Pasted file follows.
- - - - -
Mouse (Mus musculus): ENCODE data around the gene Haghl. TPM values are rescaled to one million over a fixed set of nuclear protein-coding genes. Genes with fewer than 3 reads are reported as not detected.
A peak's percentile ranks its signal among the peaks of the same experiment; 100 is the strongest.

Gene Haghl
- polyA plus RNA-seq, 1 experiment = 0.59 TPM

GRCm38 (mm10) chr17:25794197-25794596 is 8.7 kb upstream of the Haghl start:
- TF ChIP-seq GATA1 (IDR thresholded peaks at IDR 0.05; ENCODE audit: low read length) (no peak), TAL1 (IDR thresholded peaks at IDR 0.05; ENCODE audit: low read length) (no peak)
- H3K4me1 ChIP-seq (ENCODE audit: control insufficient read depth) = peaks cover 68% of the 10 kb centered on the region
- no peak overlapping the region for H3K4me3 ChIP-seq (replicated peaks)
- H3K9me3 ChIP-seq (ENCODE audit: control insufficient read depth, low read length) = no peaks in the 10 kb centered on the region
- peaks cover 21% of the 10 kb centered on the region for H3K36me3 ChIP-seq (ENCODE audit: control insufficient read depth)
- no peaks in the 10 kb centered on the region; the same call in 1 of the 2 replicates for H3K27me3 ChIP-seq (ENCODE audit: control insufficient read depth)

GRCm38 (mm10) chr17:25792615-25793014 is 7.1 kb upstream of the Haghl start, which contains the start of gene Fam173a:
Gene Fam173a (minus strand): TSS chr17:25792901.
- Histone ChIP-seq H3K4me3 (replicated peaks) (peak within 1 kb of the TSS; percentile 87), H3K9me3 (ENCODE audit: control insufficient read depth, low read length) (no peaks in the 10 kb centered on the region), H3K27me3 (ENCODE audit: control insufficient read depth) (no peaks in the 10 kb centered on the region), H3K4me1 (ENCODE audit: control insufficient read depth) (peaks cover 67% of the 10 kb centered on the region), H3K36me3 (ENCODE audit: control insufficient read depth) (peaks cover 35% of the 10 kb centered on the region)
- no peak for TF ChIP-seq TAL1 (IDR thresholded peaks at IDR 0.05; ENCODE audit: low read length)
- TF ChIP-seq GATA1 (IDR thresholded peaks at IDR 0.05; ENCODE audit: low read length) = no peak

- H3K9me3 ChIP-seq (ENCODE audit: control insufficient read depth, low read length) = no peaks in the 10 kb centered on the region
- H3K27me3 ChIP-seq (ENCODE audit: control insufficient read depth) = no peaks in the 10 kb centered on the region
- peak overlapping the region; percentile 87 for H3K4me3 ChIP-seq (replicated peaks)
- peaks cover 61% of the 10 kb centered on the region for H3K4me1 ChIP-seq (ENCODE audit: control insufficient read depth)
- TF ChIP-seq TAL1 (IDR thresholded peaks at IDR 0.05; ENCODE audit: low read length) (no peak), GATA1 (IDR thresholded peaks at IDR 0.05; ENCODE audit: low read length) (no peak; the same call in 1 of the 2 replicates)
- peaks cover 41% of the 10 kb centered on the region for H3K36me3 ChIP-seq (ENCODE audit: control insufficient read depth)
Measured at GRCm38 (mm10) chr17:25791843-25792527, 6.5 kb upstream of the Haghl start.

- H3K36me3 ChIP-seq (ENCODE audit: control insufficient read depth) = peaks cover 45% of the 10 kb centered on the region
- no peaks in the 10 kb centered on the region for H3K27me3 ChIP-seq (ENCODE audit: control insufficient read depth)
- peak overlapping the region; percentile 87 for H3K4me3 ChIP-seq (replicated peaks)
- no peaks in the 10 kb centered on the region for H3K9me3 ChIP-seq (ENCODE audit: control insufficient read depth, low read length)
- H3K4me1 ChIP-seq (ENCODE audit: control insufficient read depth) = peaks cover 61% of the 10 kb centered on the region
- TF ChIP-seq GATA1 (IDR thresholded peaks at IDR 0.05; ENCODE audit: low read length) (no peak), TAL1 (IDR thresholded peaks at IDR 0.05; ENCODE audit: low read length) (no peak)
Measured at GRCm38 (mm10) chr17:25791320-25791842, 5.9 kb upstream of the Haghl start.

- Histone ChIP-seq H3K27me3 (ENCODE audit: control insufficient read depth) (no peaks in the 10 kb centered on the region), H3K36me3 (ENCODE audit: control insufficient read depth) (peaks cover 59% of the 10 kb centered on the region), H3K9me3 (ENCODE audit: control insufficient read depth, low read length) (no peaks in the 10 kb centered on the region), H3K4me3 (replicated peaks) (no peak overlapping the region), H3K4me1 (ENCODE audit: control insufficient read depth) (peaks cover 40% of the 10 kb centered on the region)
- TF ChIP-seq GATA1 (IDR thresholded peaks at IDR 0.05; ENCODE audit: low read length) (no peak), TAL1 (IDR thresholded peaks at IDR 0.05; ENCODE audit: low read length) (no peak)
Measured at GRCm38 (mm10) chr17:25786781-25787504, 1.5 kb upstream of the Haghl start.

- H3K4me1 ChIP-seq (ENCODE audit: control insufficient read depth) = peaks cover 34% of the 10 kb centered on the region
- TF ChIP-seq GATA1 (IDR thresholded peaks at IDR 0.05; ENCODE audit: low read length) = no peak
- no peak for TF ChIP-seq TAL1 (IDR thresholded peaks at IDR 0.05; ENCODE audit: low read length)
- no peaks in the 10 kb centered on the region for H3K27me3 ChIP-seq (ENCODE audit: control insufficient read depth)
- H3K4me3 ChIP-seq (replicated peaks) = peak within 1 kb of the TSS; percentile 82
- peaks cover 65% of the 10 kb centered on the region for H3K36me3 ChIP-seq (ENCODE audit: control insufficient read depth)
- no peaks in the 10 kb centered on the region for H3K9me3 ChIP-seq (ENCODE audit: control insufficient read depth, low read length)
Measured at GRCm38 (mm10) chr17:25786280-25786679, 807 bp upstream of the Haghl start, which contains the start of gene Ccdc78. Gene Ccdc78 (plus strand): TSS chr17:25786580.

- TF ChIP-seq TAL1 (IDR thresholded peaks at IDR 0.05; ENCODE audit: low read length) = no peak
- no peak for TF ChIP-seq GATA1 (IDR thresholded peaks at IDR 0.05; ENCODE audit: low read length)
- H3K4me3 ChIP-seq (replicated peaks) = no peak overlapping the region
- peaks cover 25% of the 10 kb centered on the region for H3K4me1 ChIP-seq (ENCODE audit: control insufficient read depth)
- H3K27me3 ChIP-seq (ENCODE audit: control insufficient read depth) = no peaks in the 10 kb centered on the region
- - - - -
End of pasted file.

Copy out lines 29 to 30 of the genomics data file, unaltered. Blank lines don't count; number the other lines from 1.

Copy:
- TF ChIP-seq GATA1 (IDR thresholded peaks at IDR 0.05; ENCODE audit: low read length) (no peak), TAL1 (IDR thresholded peaks at IDR 0.05; ENCODE audit: low read length) (no peak)
Measured at GRCm38 (mm10) chr17:25791320-25791842, 5.9 kb upstream of the Haghl start.